Our appetizers more than make up for these limitations, though. Crepas de cuitlacoche, a crepe filled with cuitlacoche (corn fungus) in a poblano pepper sauce, tastes like a cross between corn and mushroom. Another appetizer, jalapenos stuffed with cuitlacoche, neatly balances the fiery, tangy taste of pepper with the earthy cuitlacoche. Sopes, handmade corn tortillas topped with beans, onions, and queso anejo (a Mexican cheese that's like a strong feta), arrive with shredded beef and a fiery salsa verde. The appetizer portions are small and perfect for what we think appetizers are supposed to do: make you eager for your meal.
Guzman, who was born in Veracruz and grew up in Mexico City, spends half of each week working in the restaurant's kitchen and the other half in the front of the house. He and chef Saul Orosco tinker with the menu constantly, and they just introduced 14 new items, including seafood, beef, pork, chicken, and vegetarian entrees. Many derive from old family recipes, and the names of their inventors are listed on the menu.
Tinga, shredded beef slow-cooked in an assortment of peppers (sweet poblano, chipotle, and guajillo), is an old favorite of ours on this menu. It arrives with a side of black beans; the sauce is tomatoey, and the beef almost tastes like the Mexican version of burnt ends. Cochinita pibil, marinated shredded pork loin broiled in a tangy "Mayan" sauce with spices, is another hit. The chiles rellenos, a big, roasted poblano pepper stuffed with a mix of queso anejo, olives, and baby shrimp, swims in a delightful sauce of carrots and red peppers but arrives lukewarm. Pan-fried trout in a creamy guajillo pepper sauce had a fascinating, nutty taste, but also seems too cool. For once, the usual problem of entrees too hot to eat seems almost welcome.
A cool flan has the perfect texture and a creamy taste that lingers after our meal. On the way home we find ourselves thinking of cuitlacoche and wondering what else Guzman is planning to make with it.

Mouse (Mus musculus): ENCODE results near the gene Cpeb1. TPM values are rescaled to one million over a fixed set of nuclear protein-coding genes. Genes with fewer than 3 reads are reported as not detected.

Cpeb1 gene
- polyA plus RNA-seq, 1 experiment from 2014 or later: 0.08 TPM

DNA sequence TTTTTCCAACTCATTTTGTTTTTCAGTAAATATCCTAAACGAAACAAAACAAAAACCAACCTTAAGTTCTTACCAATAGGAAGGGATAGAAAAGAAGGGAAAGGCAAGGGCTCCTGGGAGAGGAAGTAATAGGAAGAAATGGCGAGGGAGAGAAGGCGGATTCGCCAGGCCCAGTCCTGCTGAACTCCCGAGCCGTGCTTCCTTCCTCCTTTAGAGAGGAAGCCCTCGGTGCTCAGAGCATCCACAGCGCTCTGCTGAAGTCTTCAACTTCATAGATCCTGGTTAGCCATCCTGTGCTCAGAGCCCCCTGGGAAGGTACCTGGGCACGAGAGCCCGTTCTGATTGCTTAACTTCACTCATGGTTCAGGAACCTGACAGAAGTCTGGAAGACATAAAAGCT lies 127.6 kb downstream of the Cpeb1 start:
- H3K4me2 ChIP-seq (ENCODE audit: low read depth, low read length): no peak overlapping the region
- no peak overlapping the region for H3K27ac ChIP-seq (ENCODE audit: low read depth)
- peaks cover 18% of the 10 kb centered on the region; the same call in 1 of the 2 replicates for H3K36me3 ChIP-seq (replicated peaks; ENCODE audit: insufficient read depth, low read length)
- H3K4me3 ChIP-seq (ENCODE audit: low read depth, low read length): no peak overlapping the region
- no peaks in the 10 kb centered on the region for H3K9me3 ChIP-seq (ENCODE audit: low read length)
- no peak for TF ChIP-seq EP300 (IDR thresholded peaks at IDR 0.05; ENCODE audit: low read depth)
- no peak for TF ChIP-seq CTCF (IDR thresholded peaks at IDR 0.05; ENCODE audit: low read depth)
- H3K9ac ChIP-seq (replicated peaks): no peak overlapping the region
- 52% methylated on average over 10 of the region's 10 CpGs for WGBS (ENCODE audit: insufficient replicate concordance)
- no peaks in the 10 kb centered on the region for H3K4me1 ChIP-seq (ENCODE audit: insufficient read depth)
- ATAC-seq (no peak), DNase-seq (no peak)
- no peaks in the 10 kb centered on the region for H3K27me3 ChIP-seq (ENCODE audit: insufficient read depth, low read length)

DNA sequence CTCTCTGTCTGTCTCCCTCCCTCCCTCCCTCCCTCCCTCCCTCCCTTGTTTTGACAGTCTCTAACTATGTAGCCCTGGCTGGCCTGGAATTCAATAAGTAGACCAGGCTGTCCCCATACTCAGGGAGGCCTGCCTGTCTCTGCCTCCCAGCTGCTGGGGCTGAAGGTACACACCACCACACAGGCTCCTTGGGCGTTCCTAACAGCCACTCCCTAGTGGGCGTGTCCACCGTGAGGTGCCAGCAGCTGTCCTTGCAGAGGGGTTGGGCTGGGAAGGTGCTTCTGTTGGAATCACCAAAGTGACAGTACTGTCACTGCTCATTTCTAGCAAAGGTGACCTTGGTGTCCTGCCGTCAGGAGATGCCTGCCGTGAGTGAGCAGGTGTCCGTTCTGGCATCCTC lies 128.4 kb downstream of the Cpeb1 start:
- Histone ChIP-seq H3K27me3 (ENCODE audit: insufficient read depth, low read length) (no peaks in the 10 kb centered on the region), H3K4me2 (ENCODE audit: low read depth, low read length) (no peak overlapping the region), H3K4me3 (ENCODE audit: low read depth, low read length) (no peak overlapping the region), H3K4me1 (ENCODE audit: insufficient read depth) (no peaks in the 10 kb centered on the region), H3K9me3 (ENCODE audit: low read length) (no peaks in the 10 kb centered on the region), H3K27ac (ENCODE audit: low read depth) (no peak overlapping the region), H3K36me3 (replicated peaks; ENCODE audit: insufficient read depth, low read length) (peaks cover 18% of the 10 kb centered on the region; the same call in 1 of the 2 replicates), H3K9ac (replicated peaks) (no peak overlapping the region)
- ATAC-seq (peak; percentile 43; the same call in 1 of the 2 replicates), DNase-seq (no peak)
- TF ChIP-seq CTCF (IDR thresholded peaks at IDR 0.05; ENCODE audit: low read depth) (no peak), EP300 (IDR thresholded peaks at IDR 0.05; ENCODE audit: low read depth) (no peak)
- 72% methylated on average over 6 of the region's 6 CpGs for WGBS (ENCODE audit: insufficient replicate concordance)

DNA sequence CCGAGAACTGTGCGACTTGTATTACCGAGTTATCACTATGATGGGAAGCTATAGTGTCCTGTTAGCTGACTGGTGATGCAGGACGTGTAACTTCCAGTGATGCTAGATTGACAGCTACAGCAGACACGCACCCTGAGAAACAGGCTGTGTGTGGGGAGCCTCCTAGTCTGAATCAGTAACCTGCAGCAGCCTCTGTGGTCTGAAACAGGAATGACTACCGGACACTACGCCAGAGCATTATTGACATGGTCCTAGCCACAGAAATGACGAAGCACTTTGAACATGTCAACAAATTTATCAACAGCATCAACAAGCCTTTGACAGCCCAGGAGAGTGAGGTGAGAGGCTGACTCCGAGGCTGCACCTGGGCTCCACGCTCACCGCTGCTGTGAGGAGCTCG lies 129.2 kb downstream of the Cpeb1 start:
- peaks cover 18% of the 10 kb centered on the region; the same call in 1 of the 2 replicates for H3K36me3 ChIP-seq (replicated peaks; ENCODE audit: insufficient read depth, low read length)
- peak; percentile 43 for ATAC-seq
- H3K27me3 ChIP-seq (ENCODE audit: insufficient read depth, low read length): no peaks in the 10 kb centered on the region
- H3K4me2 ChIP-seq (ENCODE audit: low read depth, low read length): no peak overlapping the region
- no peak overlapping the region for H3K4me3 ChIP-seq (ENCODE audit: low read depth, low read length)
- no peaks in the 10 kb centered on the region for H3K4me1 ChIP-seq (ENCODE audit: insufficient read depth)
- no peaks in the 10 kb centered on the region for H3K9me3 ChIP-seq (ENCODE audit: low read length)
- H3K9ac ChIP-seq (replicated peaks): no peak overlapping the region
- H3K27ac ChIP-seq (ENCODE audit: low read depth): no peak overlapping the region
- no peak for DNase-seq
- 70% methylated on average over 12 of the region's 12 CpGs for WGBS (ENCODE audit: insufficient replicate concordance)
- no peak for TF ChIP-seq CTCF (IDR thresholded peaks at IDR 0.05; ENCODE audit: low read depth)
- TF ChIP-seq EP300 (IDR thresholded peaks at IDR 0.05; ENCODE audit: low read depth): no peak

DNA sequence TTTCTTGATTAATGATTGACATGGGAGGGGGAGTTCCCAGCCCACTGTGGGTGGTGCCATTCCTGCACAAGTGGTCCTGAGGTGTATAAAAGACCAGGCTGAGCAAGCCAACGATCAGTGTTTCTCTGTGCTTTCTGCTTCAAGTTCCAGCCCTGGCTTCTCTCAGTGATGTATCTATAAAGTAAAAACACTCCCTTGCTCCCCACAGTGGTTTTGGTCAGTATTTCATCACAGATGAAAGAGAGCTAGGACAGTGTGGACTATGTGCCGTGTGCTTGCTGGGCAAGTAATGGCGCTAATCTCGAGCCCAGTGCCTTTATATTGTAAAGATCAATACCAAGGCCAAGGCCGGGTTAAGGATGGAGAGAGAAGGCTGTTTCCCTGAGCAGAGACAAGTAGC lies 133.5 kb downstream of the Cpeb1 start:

Restaurants reviewed by the Globe's regular critic, Alison Arnett, are rated on a scale of one to four stars, four being the highest. Star ratings are not used for compilation reviews or pieces by guest writers. Full restaurant reviews may be retrieved from Boston.com at www.boston.com/ae/food/restaurants.
Sophia's 1/2 1270 Boylston St., Boston. 617-351-7001. Chef Jeffrey Fournier creates magic with small plates in a funky dance club. Each is intelligently composed as well as delicious. And the liquor and food pairings are intriguing. (6/17/04)
Atria 137 Main St, Edgartown. 508-627-5850. Bleu 7 Market St., Mashpee Commons, Mashpee. 508-539-7907. Two resort restaurants appeal to year-round residents also. Atria's attention to detail and dedication to locally grown shows on the plate. Bleu's French heritage infuses the best dishes. (6/10/04)
Grill 23 & Bar 1/2 161 Berkeley St., Boston. 617-542-2255. Crowds flock to this big restaurant with a luxe men's club look. The steaks, especially the fantastic Kobe ribeye cap, and seafood are attractions. But the place's very popularity pulls in even more fans. (6/3/04)
The Federalist Bar 1/2 15 Beacon St., Boston. 617-670-2515. Jer.Ne Bar 12 Avery St., Boston. 617-574-7175. These hotel restaurant bars offer full menus. The Federalist's small plates are every bit as ambitious as the main menu; Jer.Ne's more casual fare features a great burger. (5/27/04)
Salts 798 Main St., Cambridge. 617-876-8444. New owners bring new luster to this intimate spot near Central Square. Chef/co-owner Gabreil Bremer's style is sophisticated and his flavors true. And the whole duck is fantastic. (5/20/04)
Scollay Square 1/2 21 Beacon St., Boston. 617-742-4988. This place has the feeling of old Boston (though the real Scollay Square was several blocks to the east). The best of the fare are classic steaks and chops. (5/13/04)